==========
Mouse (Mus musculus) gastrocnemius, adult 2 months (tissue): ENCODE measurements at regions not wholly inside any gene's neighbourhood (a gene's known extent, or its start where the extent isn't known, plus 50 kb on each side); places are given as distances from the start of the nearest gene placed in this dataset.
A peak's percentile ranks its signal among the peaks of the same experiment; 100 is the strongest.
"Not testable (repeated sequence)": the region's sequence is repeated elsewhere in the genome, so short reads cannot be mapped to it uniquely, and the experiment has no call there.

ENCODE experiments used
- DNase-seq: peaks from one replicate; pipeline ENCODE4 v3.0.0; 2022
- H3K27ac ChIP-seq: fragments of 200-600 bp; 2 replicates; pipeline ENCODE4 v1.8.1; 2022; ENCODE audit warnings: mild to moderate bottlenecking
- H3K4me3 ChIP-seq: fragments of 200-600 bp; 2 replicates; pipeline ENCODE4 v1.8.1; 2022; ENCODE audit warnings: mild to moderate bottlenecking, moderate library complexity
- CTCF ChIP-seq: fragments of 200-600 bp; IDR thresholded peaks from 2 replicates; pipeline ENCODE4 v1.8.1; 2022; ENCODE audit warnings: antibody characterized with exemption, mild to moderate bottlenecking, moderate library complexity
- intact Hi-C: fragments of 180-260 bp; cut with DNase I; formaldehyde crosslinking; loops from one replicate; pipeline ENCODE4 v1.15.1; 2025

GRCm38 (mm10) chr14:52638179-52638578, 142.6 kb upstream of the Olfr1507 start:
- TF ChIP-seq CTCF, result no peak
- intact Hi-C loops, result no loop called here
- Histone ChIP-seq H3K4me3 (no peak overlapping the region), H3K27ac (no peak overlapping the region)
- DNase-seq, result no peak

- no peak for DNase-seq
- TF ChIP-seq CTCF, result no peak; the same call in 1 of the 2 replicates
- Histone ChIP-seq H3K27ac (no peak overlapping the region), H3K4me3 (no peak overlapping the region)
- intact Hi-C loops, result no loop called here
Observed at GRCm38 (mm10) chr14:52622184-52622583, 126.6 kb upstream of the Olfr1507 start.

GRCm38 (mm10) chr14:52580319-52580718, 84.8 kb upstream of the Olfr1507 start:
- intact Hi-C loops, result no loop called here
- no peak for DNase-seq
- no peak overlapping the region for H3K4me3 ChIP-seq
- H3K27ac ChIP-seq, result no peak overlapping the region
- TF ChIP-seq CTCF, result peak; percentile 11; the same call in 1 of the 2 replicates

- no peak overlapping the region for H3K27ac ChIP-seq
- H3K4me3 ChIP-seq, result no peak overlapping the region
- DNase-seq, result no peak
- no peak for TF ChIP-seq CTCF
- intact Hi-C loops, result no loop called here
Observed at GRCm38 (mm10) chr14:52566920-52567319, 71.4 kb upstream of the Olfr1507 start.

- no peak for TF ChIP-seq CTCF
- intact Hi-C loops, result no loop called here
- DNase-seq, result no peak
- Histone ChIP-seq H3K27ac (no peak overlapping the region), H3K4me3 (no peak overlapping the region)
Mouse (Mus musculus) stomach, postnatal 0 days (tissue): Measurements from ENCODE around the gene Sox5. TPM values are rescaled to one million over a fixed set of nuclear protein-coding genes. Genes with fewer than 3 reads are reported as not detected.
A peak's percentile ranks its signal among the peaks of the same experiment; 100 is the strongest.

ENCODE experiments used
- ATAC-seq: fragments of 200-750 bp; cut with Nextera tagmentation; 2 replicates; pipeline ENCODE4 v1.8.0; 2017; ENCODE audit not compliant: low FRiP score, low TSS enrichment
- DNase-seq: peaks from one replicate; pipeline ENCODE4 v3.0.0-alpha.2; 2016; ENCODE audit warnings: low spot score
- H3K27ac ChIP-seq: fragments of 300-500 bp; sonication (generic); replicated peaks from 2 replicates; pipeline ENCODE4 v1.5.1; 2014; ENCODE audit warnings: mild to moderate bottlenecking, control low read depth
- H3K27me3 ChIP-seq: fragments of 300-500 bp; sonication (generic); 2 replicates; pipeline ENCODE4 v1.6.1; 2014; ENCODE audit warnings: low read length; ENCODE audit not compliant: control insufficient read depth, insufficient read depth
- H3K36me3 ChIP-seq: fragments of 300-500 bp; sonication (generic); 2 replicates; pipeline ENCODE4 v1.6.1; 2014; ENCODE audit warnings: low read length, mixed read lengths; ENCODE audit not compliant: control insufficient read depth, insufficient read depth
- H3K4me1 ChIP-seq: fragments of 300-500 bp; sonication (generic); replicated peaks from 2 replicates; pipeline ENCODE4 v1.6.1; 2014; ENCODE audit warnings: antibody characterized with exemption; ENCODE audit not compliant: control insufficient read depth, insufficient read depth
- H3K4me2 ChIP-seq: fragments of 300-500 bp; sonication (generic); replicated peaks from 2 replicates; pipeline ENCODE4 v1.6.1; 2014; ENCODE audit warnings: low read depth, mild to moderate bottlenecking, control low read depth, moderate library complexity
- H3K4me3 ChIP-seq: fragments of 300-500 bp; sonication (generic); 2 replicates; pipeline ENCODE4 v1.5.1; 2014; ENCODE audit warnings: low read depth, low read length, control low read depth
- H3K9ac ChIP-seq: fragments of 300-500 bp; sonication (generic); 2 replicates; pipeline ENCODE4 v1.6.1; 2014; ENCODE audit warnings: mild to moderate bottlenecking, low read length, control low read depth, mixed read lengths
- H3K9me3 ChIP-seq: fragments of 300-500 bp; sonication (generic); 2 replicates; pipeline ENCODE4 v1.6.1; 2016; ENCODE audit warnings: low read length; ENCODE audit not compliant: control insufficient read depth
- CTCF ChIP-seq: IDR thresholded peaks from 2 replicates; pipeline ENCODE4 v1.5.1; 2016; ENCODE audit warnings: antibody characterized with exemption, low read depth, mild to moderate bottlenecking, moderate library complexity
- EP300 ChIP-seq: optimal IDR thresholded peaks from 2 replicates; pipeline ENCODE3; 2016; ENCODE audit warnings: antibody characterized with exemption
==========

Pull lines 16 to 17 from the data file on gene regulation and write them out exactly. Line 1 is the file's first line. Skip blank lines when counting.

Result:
- TF ChIP-seq CTCF, result no peak; the same call in 1 of the 2 replicates
- Histone ChIP-seq H3K27ac (no peak overlapping the region), H3K4me3 (no peak overlapping the region)